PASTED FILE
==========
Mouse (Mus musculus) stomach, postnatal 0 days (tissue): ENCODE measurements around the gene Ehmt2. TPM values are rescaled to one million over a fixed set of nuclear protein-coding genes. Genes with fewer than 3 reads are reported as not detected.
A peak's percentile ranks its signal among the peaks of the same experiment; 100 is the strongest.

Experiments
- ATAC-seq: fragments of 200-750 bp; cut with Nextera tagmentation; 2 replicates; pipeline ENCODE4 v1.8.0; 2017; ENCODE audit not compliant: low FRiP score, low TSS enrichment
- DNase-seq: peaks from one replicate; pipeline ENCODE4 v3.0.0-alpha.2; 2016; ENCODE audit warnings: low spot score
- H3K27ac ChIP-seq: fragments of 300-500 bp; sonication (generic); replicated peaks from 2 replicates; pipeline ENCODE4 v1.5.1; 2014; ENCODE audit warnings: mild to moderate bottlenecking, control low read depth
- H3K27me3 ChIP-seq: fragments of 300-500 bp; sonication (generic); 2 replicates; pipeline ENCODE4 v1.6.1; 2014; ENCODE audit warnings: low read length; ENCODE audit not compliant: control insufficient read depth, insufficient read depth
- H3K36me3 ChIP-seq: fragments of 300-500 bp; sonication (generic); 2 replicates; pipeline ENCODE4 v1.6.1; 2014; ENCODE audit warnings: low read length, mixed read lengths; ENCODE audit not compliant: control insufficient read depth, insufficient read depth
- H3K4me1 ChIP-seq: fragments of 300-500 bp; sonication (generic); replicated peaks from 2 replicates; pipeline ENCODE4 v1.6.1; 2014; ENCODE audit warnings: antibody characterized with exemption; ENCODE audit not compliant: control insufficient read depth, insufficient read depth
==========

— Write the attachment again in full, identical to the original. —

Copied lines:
Mouse (Mus musculus) stomach, postnatal 0 days (tissue): ENCODE measurements around the gene Ehmt2. TPM values are rescaled to one million over a fixed set of nuclear protein-coding genes. Genes with fewer than 3 reads are reported as not detected.
A peak's percentile ranks its signal among the peaks of the same experiment; 100 is the strongest.

Experiments
- ATAC-seq: fragments of 200-750 bp; cut with Nextera tagmentation; 2 replicates; pipeline ENCODE4 v1.8.0; 2017; ENCODE audit not compliant: low FRiP score, low TSS enrichment
- DNase-seq: peaks from one replicate; pipeline ENCODE4 v3.0.0-alpha.2; 2016; ENCODE audit warnings: low spot score
- H3K27ac ChIP-seq: fragments of 300-500 bp; sonication (generic); replicated peaks from 2 replicates; pipeline ENCODE4 v1.5.1; 2014; ENCODE audit warnings: mild to moderate bottlenecking, control low read depth
- H3K27me3 ChIP-seq: fragments of 300-500 bp; sonication (generic); 2 replicates; pipeline ENCODE4 v1.6.1; 2014; ENCODE audit warnings: low read length; ENCODE audit not compliant: control insufficient read depth, insufficient read depth
- H3K36me3 ChIP-seq: fragments of 300-500 bp; sonication (generic); 2 replicates; pipeline ENCODE4 v1.6.1; 2014; ENCODE audit warnings: low read length, mixed read lengths; ENCODE audit not compliant: control insufficient read depth, insufficient read depth
- H3K4me1 ChIP-seq: fragments of 300-500 bp; sonication (generic); replicated peaks from 2 replicates; pipeline ENCODE4 v1.6.1; 2014; ENCODE audit warnings: antibody characterized with exemption; ENCODE audit not compliant: control insufficient read depth, insufficient read depth